A blockbuster exhibition on Bonnie Prince Charlie and the Jacobites has helped propel visitor numbers at Scotland’s busiest ever visitor attraction through the two million barrier for the first time.
The National Museum of Scotland, which reached the milestone today, played host to more than 300 paintings, costume, documents, weapons, books and other objects owned by the exiled kings for four months this year.
Other major draws this year were the first chance to see highlights from the Galloway Hoard, Britain’s biggest single discovery of Viking treasures, which were recently secured for the nation following a £2 million fundraising campaign.
The museum also staged a hugely-popular exhibition of Egyptian treasures featuring a mummy shroud more than 2000 years old, which was rediscovered in the museum’s collection after 80 years.
Bosses at the Victorian attraction in Edinburgh say visitor numbers are now running at almost three times the level they were before an £80 million overhaul of the attraction began a decade ago.
The attraction has attracted more than 11 million visitors since 2011, when the biggest phase of the project, worth £47 million, to transform the original 1866 building, was unveiled.
The museum has since grown to become the UK’s busiest museum outside London - and now attracts more visitors than the Royal Albert Hall, St Paul’s Cathedral and Stonehenge.
Hundreds of thousands of extra visitors have been attracted to the museum since new art, science, fashion, design and technology galleries opened in the summer of 2016.
More than 3000 objects went on display during the 150th anniversary of the attraction, a 40 per cent increase in display space, with three quarters on material on display for the first time in a generation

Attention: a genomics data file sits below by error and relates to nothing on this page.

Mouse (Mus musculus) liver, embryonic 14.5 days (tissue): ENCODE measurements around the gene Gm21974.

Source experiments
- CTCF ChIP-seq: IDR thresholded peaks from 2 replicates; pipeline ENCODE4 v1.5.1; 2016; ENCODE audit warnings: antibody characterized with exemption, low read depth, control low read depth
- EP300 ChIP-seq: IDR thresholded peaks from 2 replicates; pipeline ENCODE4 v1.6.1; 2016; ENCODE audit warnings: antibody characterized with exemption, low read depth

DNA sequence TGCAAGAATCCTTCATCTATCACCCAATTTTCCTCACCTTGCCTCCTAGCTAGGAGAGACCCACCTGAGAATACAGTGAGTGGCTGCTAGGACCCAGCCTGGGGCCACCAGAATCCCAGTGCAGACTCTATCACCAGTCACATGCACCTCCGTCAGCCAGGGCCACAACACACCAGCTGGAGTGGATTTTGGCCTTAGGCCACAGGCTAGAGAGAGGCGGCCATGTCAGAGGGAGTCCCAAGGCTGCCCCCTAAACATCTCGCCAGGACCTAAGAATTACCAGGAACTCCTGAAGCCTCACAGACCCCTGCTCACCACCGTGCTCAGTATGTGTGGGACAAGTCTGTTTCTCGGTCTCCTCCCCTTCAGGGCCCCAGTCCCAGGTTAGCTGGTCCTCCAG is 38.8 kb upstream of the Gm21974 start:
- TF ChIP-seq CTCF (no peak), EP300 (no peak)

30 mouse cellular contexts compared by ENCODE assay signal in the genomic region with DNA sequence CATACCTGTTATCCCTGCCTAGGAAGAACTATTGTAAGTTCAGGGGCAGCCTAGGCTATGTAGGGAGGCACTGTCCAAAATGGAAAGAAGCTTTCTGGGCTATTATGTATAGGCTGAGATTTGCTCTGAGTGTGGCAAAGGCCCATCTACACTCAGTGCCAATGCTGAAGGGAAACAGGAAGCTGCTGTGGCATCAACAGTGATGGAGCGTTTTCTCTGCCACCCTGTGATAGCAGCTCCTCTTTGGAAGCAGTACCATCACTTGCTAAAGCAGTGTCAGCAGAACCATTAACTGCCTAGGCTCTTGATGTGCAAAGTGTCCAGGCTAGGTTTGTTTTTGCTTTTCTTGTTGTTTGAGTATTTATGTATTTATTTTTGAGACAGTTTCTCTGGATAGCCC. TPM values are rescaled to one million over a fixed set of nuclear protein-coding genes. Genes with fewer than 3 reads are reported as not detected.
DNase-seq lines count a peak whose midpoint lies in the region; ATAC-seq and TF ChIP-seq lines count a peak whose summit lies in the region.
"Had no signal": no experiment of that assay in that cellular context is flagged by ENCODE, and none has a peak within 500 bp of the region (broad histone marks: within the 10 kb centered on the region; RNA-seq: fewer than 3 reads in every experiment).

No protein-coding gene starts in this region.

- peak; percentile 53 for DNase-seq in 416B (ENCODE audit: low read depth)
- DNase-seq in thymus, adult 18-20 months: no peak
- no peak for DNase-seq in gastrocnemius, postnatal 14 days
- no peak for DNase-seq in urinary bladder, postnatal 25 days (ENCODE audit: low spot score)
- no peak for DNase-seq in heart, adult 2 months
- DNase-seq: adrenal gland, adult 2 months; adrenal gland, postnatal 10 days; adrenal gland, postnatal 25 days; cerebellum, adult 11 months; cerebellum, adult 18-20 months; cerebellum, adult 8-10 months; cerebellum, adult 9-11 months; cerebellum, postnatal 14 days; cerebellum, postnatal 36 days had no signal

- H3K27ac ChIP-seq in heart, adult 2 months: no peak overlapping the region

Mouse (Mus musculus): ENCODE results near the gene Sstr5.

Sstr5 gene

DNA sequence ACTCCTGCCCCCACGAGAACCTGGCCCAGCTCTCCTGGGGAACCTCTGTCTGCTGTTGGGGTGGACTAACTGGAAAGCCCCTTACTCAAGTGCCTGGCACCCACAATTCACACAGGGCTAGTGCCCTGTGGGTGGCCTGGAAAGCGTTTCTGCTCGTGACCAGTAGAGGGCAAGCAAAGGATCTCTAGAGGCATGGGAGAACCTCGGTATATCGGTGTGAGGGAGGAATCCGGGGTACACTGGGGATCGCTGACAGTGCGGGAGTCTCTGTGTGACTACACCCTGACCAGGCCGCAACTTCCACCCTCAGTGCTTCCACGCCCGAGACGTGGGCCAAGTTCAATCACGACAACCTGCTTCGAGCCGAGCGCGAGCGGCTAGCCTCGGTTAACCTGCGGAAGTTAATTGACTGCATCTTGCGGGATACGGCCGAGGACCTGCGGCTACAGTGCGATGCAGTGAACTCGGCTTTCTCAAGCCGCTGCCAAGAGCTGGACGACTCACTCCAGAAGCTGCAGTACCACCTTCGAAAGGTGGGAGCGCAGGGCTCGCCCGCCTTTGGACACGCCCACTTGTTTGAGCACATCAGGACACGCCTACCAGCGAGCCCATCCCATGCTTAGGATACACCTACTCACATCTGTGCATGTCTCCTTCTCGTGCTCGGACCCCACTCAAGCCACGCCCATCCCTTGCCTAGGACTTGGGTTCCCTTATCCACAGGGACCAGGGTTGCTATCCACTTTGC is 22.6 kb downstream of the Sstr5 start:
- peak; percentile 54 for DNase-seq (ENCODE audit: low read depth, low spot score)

The National Museum leapfrogged Edinburgh Castle to become Scotland’s last year after attracting 1,810,947 visitors, 16 per cent up on 2015.
However Edinburgh Castle, which attracted 1,778,548 visitors in 2016, has already announced its busiest summer on record this year, with 1,433,896 visitors heading over its drawbridge between April and September.
Dr Gordon Rintoul, director of the museum, said: “Welcoming over two million visitors in a calendar year for the first time in our history is a huge achievement.
“Through the efforts of our staff, the creativity of our design teams and the support of many funders, we have been able to create a truly world-class museum.
“Since opening 10 award winning new galleries of art, design, fashion, science and technology last summer, we’ve had terrific feedback from our visitors, whether they are from Scotland or many countries across the world.”
The two millionth visitor to cross the threshold of the museum was 10-year-old Zac Lewis, from Edinburgh, who arrived with his mother Eriko Kono.
Zac said: “It was really exciting to be the two millionth person to visit the museum this year. I come here all the time with my mum and I’ve been coming since I was little. I want to be a scientist when I’m older and I really like the rocks and minerals.”